Depending on legal framework can social responsibility be passive (duty of avoiding engaging in socially or environmentally harmful acts), or active (duty to perform prescribed activities that directly advance social and environmental goals). It is up to legislation, how to define socially harmful acts. For environmentally harmful acts, it is internationally agreed, however not always respected.

Accountability vs. Responsibility

It is plenty of possible misunderstanding when we use the word responsibility as non-legal term. It is possible to have responsibility without accountability, or accountability without responsibility.

Accountability can be described as answerability. Having accountability means a necessity and expectation to explain one’s actions for whatever being accountable for.

Responsibility, on the other hand, is the position of being completely in charge of something. Upon the person who is responsible for something depends, whether that thing succeeds or fails. Responsibility refer to “being in charge”, however responsibility does not necessarily mean accountability. Responsible person in this meaning is not necessary accountable. It depends on legal rules. One of the he main differences between responsibility and accountability is therefore that accountability is something you hold a person to only after a task is done or not done. Responsibility can be before and/or after a task.

Responsibility has alternate meanings which are themselves distinct, leading to impresion in its use. The definition of responsibility specifically excludes uses that refer to the reliability of a person, the moral/ethical quality of behaviours, or accountability. Responsibility locates causality for choices. Accountability is the ability to report accurately and neutrally on a sequence of choices.[19]

Talking about social responsibility it is thus one’s responsibility for social consequences of its action, but the same person need not to be accountable, meaning bearing the burden of social irresponsibility. A socially irresponsible corporation is thus not necessarily accountable.

Modern transformation of property relations 

The question is, whether efficient and democratic corporate governance requires a unique, absolute, capital based property right, as claimed by the neoclassical theory, or a division of this right into a bunch of rights allotted to different stakeholders within the corporation is better solution?

One of the crucial issues researched in this book is, whether the transformation of property relations, the process which has been taking place in the history even before the emergence of Roman law, can be achieved in modern times, by involving other factors of production (as for example labor, rather than just capital) as a foundation for appropriation and corporate governance.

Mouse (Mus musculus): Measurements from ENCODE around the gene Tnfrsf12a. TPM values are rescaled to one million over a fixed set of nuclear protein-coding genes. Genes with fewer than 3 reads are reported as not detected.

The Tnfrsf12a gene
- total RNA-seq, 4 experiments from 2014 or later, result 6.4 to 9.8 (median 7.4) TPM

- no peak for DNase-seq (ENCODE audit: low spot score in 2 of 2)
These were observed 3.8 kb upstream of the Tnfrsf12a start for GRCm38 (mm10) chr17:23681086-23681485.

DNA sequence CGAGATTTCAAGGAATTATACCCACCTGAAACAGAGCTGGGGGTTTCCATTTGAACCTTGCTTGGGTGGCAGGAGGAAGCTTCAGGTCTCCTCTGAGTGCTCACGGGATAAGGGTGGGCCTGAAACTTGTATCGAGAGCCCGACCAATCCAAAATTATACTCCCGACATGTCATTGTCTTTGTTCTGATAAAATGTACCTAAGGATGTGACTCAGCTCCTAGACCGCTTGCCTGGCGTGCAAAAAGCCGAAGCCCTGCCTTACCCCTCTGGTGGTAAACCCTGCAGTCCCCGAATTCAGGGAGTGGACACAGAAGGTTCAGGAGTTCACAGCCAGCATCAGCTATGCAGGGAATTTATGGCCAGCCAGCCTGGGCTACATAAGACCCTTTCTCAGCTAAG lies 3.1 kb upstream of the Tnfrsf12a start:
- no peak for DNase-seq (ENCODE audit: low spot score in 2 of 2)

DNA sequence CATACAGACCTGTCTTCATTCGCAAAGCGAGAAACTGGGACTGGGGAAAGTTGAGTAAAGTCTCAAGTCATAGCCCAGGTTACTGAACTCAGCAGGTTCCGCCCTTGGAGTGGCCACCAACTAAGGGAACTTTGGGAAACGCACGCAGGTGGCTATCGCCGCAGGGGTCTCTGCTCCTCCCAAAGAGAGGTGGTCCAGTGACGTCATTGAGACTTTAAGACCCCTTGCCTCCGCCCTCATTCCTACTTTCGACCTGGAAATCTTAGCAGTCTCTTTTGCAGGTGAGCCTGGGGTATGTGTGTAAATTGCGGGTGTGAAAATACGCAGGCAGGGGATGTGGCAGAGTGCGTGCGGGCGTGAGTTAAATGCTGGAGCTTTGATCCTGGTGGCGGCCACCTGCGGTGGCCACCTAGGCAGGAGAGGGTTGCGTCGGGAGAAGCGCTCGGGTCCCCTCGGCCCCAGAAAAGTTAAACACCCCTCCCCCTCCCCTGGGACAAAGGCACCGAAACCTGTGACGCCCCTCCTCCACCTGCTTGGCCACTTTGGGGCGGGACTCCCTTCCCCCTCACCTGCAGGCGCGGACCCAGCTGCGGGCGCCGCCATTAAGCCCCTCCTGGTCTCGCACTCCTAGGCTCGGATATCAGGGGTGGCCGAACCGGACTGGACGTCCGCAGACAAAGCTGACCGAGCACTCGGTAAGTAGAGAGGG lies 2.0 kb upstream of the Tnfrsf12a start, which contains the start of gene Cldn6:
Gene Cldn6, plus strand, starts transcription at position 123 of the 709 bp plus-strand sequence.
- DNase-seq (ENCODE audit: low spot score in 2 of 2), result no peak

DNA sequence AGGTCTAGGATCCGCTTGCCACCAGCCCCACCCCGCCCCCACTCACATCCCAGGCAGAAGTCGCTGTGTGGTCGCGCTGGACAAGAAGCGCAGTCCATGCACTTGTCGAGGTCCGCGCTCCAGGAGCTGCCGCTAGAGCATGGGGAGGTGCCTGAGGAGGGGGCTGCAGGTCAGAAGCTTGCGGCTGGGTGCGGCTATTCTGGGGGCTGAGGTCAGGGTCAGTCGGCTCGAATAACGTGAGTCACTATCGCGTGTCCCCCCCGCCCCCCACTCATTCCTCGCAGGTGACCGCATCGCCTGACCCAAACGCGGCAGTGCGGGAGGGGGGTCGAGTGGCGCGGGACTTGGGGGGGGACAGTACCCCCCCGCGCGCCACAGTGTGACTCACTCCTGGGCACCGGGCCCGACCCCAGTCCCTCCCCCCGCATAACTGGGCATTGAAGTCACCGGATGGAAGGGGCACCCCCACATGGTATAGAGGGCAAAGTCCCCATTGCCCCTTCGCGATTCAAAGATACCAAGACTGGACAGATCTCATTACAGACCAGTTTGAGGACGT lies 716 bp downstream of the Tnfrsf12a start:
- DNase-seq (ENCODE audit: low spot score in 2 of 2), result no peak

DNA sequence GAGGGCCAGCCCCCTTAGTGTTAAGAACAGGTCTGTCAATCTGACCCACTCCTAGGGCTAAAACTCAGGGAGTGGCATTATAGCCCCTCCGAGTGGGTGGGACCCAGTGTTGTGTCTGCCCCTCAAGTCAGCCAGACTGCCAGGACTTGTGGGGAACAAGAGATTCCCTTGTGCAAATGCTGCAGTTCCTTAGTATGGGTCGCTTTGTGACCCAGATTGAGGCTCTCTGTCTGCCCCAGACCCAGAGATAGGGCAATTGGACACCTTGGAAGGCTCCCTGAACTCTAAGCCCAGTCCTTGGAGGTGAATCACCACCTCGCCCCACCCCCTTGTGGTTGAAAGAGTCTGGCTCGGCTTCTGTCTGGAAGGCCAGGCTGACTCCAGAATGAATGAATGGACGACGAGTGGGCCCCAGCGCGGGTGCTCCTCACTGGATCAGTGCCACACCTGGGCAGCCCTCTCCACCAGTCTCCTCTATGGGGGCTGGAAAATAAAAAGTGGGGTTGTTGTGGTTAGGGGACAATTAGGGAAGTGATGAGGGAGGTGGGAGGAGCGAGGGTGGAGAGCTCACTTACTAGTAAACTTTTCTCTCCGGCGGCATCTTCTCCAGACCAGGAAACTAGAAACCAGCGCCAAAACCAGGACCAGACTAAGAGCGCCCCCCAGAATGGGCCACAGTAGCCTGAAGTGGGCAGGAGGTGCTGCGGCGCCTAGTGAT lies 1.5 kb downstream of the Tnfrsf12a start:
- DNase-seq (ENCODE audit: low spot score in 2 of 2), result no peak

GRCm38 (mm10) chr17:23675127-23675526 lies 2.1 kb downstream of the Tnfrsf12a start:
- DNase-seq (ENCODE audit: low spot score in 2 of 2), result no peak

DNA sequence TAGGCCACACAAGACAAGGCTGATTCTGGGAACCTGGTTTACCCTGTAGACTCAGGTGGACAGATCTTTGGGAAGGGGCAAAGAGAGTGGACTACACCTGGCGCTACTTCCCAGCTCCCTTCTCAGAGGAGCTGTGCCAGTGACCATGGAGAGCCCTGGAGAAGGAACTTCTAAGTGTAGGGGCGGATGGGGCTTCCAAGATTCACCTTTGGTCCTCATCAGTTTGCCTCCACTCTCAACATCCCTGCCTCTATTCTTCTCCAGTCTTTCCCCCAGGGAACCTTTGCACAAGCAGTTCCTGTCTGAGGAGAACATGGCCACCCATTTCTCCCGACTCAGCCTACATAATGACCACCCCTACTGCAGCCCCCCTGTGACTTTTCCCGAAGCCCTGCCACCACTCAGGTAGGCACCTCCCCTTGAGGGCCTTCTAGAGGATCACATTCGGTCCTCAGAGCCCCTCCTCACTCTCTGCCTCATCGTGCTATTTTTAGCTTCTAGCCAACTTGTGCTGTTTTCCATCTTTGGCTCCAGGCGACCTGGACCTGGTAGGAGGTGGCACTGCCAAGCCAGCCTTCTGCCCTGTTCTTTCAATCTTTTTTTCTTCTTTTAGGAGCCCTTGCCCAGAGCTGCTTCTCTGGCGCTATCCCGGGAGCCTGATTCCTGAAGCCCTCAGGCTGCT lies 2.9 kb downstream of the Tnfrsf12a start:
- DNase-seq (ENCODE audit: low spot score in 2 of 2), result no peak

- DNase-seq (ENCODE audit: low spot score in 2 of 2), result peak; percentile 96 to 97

Such a transformation would change the contemporary economic paradigm, based on capital as an exclusive foundation for appropriation and corporate governance substantially and also would change the society as a whole.

The continuation of the historical process of transformation of property rights is therefore condicio sine qua non for the reforms needed to overcome the existing blocades, known as world economic and financial crisiss. What I want to prove is that transformation of property rights is needed for the implementation of democratic, human rights based and in addition innovative, knowledge based and efficient social (public) and corporate governance as a prerequisite of a modern society.

There have been a number of adaptation of basic property right’s principles so far in the history, but none of them succeeded to change dramatically the basic appropriation and corporate governance principle, based upon property (in modern times: capital) so far. Labor and innovations were never recognized as an independent factor of production but treated rather as an expense, needed to be paid in the course of production.

What I want to do in this research,  is to review the attempts in the history to transform the basic property (appropriation) principle from Roman law on property right as an absolute right, to modern concepts of property as a social function (property with economic, societal and ecological restrictions and limitations) rather than substitution of the basic appropriation principle, and predict if this process is going to continue in the future and if, generated by what driving forces and what legal tools.

The Implementation of the social responsibility concept

The implementation of the Social responsibility concept, measured by its contribution to achieving the economic, social and environmental goals of the EU, as framed for example for the EU in the Lisbon and Gothenburg Agendas, is poor. The main reason for the poor implementation is that SRCG approach is not legally binding and that it has not entered yet to EU and national company and labour legislations.

The implementation of CSR, ED and SE varies enormously among countries al over the world, including EU.